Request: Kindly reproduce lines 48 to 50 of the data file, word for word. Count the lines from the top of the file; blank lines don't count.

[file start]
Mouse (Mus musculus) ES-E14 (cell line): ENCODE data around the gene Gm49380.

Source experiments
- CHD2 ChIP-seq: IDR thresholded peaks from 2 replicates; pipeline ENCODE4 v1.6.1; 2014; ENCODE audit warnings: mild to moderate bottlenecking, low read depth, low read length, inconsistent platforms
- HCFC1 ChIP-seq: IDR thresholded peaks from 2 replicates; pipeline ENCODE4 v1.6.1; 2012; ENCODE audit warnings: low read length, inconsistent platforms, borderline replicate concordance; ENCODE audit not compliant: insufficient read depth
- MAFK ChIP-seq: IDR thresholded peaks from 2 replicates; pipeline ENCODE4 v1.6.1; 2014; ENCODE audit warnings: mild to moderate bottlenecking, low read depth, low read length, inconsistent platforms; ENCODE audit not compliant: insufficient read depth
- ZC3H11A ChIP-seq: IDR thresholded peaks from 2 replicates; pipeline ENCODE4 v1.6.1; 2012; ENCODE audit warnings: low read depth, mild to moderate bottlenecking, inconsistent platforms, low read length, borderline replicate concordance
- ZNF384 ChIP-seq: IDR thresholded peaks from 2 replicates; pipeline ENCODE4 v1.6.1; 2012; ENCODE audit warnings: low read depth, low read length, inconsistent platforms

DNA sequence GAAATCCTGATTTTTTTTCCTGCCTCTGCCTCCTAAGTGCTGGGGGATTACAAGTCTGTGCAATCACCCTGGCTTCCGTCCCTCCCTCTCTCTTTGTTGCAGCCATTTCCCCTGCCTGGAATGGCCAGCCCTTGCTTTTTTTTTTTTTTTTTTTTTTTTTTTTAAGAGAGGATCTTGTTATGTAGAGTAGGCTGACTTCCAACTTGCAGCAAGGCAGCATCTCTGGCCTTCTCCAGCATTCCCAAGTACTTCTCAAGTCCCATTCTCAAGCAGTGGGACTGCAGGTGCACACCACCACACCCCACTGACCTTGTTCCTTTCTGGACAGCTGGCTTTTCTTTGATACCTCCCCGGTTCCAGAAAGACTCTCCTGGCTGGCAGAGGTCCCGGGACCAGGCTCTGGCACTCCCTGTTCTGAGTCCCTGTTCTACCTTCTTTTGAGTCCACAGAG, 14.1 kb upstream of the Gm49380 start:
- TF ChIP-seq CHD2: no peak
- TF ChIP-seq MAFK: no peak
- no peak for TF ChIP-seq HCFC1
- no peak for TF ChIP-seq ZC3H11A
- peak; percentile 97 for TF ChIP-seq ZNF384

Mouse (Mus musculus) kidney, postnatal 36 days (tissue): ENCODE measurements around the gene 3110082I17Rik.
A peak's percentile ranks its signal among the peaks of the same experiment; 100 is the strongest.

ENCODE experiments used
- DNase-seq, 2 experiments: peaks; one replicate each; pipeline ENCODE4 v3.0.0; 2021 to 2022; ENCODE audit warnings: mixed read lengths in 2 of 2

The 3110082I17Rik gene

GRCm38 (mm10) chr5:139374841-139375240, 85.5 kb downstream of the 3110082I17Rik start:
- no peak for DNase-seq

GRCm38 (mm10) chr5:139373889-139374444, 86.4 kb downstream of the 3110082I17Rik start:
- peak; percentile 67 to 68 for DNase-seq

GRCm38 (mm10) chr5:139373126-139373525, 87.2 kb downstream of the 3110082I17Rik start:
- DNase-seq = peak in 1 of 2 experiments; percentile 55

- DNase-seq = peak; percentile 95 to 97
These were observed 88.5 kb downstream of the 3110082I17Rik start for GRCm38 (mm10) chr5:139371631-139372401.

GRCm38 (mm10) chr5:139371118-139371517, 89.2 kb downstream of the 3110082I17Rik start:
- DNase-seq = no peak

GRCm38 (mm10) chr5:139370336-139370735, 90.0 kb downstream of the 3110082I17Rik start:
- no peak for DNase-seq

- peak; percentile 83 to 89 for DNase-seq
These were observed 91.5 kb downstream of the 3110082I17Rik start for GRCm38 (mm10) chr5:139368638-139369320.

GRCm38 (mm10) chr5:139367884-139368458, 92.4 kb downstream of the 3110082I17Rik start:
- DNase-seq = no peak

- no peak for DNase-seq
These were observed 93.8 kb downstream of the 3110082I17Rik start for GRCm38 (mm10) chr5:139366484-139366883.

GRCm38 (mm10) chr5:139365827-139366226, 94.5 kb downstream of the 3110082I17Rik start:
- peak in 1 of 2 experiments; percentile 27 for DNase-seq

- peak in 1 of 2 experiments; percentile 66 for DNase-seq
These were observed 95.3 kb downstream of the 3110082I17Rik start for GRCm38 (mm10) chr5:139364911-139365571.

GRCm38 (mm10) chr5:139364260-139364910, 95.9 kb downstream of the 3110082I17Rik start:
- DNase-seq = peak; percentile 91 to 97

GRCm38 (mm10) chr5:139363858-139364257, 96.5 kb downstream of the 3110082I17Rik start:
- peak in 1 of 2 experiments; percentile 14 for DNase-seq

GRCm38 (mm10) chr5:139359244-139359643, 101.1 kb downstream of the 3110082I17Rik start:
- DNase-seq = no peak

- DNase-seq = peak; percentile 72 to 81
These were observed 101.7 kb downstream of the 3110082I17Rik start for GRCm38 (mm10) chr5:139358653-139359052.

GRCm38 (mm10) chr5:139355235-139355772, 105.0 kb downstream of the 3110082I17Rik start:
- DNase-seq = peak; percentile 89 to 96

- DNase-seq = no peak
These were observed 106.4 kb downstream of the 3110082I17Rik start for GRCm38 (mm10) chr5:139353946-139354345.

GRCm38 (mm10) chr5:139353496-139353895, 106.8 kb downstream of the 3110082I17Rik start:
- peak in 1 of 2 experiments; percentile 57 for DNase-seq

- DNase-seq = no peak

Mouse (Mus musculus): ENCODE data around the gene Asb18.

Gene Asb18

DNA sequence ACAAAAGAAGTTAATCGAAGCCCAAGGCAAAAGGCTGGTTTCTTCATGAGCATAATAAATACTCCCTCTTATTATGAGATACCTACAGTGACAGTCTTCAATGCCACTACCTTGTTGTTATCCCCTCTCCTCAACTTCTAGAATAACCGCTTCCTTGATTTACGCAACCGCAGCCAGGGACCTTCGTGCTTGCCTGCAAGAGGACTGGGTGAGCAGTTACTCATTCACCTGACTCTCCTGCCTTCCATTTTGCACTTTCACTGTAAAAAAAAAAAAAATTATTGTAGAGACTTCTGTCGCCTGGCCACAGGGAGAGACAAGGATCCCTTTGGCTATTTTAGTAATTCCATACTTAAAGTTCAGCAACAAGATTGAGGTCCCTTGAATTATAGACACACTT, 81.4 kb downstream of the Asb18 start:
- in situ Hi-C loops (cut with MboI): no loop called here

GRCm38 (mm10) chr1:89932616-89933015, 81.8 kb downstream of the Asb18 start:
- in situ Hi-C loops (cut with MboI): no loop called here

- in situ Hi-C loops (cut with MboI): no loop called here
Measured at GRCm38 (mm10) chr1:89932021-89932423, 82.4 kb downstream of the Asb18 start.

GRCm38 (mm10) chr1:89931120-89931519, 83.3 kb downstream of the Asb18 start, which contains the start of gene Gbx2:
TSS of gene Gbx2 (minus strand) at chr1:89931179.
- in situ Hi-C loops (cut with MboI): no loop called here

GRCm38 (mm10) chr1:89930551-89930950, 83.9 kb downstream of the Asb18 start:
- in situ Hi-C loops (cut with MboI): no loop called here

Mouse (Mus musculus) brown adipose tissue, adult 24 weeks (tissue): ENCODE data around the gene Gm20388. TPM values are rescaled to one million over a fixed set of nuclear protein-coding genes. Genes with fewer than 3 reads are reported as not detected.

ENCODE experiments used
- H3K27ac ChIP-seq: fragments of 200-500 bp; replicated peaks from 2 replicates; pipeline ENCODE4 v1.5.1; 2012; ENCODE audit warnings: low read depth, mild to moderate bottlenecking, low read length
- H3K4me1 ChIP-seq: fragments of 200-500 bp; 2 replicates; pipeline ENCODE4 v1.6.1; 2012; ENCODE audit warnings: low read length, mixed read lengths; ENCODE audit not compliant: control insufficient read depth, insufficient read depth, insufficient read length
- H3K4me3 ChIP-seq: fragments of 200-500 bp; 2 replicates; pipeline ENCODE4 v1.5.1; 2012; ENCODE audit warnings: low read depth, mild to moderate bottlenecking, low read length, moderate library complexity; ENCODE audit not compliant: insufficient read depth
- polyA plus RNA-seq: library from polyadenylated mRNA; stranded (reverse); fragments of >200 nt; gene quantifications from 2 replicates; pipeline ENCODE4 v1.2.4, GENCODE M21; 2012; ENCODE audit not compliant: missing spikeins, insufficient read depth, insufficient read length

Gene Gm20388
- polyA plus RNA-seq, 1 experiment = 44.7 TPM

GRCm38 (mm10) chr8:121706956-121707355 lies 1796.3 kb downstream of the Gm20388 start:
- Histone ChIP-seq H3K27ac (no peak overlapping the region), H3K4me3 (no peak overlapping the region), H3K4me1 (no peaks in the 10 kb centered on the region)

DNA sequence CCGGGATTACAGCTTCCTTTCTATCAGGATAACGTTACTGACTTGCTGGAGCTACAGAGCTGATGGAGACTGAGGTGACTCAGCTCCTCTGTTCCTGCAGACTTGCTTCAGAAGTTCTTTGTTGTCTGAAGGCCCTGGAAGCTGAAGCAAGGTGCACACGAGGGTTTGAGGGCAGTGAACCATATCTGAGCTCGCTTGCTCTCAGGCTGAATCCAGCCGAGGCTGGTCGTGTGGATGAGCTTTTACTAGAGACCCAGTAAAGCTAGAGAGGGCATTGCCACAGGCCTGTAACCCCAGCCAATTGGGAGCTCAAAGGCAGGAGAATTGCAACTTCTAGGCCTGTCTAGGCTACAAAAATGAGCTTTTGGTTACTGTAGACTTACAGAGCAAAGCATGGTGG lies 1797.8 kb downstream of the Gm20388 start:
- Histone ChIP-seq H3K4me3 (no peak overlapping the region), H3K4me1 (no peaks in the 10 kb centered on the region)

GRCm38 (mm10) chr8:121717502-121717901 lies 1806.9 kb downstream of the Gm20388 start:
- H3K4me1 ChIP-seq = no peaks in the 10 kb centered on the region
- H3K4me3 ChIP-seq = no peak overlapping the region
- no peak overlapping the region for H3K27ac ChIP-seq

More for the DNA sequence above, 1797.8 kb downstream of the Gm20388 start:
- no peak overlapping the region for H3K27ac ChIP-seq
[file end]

These were observed 101.7 kb downstream of the 3110082I17Rik start for GRCm38 (mm10) chr5:139358653-139359052.

GRCm38 (mm10) chr5:139355235-139355772, 105.0 kb downstream of the 3110082I17Rik start:
- DNase-seq = peak; percentile 89 to 96